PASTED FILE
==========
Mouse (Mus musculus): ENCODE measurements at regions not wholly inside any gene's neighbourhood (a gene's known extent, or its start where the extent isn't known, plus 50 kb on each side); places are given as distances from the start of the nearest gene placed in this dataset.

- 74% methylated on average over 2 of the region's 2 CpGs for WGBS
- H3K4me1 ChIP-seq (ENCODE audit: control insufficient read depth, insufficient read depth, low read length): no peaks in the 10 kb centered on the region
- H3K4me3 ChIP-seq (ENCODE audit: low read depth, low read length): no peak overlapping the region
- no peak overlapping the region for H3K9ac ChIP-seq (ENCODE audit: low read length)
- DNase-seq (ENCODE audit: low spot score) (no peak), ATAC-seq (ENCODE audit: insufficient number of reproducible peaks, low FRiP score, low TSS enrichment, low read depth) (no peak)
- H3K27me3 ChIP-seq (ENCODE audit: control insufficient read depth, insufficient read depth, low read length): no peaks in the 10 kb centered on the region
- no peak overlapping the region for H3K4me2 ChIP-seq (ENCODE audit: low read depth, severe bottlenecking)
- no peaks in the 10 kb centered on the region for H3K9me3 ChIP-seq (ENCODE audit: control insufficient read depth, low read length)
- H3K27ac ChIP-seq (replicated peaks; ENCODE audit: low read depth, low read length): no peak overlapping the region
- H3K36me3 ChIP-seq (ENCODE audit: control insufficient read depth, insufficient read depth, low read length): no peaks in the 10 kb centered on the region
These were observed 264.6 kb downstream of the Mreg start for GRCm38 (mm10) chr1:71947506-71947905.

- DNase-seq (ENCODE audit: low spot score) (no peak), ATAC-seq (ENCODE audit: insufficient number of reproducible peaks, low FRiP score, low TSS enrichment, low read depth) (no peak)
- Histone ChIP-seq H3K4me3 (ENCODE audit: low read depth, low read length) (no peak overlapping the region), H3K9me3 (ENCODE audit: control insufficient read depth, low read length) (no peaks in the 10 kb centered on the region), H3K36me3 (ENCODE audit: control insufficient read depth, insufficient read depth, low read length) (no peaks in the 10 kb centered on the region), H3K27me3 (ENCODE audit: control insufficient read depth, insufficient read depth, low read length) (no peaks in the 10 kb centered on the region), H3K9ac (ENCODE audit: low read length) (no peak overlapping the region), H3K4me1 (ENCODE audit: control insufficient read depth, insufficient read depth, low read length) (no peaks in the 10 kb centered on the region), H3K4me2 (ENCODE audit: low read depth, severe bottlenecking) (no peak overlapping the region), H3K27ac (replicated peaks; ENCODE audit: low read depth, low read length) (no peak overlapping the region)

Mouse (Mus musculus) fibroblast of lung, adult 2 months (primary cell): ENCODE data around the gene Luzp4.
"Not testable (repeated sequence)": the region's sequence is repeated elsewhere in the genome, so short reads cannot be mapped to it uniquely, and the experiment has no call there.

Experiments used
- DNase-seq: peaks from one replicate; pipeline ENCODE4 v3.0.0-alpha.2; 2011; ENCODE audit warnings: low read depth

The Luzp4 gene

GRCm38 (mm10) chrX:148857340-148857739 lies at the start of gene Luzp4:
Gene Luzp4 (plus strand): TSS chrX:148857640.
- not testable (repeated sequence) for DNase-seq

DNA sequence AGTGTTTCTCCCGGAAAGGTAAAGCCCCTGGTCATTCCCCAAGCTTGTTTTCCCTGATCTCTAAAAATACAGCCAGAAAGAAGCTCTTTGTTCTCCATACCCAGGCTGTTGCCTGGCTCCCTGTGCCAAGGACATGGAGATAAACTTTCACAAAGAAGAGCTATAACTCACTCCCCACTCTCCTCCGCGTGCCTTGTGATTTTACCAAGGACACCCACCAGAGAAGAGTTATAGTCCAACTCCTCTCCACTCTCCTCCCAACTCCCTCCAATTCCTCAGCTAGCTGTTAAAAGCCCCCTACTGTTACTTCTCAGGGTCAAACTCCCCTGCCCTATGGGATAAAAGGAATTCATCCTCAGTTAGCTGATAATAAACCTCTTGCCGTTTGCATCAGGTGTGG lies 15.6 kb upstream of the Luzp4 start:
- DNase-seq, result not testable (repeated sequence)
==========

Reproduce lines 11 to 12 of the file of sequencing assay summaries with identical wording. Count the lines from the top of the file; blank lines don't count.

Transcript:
- H3K36me3 ChIP-seq (ENCODE audit: control insufficient read depth, insufficient read depth, low read length): no peaks in the 10 kb centered on the region
These were observed 264.6 kb downstream of the Mreg start for GRCm38 (mm10) chr1:71947506-71947905.